The pool on the edge of Gibraltar Falls looks like an amazing spot to swim, but does it live up to expectations? Without a doubt, the views
are spectacular, looking out over the Gibraltar Creek and Paddys River valleys from the top of a cliff, bounded by a line of mountains
on both sides. However, for the swim itself, here's a few things for you to consider before you rush to get into the water at this spot.
Above: The pool on the edge of Gibraltar Falls
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The pool itself is quite small and shallow, at around five metres across and five metres long, and only waist high deep.
It's not so much of a swim as a bathing experience. If you are visiting on a busy weekend in summer, you might have to share the pool with others, so
be prepared to get social in this cramped space. If you can, try and visit on a weekday, when you are more likely to have the pool to yourself. The
water is crystal clear, and the bed of the pool is clean sand and rock that is comfortable on your feet. This is however a mountain stream and
the water temperature is icy, so much so that my knees hurt if I stayed in for more than a few minutes at a time during my swim in Autumn. I also
swam in the Murrumbidgee River on the same day, and Gibraltar Creek was clearly several degrees colder, so bring a wetsuit unless the weather
forecast is for very warm weather.
Above: Gibraltar Creek running through the smoothed rock shelf above Gibraltar Falls, with the pool on the right hand side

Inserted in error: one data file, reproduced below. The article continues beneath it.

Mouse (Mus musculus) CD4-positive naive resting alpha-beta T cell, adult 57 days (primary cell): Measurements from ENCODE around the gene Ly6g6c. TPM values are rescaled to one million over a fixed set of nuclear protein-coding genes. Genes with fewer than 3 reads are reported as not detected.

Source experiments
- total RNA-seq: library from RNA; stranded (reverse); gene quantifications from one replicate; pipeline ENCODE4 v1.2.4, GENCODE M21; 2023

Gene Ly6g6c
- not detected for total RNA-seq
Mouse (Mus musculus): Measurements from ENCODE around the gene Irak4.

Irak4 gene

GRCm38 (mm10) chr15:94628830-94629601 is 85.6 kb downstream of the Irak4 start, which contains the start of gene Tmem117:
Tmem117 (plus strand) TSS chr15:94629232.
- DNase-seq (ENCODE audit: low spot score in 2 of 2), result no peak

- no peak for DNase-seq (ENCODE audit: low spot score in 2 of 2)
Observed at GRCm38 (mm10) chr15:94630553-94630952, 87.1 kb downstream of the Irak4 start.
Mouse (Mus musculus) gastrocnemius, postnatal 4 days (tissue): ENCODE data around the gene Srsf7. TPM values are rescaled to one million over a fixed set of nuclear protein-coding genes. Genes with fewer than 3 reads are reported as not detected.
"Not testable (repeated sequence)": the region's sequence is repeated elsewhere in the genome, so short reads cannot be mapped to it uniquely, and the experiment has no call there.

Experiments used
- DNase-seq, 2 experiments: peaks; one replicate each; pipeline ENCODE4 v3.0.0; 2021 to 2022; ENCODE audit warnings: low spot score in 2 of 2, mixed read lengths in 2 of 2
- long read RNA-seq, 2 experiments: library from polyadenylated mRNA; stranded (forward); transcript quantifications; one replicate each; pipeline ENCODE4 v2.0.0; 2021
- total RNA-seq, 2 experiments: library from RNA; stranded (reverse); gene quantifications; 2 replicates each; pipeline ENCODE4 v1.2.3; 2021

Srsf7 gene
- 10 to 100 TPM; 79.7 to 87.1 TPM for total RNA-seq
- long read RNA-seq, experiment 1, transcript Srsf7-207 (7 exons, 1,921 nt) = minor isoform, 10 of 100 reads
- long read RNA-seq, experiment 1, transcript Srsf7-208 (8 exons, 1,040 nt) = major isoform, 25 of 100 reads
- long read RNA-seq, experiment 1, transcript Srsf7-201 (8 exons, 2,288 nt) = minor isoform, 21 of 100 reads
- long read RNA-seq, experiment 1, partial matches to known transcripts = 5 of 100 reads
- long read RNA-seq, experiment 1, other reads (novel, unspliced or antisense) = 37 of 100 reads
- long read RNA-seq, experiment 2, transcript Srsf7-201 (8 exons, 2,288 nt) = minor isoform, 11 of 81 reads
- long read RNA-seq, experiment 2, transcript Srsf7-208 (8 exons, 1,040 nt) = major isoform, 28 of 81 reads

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During low flow conditions, the biggest risk here is getting to the pool. The managing authority strongly discourages people
from venturing out onto the rock shelf above the falls because of the steep cliffs and risk of falling off. To reach the pool you need to leave the path to the falls
before it starts to descend, and scramble through the light scrub on one of the well worn, but unofficial tracks. You will see several signs from the managing
authority here, recommending that you don't leave the path. I found that I was able to
navigate my way around to the pool from the opposite (eastern) bank after jumping across the creek, without too much trouble. The rock
shelf has been worn down by the water and is smooth to the touch, so don't expect a firm grip to your shoes. I would not attempt to
reach the pool if there was any dampness on the rocks, or if the creek was high.
In the pool itself, on my visit when the water level was
below the main lip of the pool, the outlet to the waterfall was smaller than a person could readily fit through, and there was no real
turbulence in the pool away from this outlet. In other words, I didn't feel in any danger of being sucked over the edge of the cliff, as long as I steered
well clear of the pool outlet. The thick rock provides a solid wall along the downstream side of the pool. I was able to tentatively lean over the edge of the pool
and look down the cliff face, but couldn't readily see the waterfall because the rock bulges out and obscures the view below.
If you are planning on a picnic here, there are a couple of picnic tables, barbecues and a lawn area near the car park, but these do not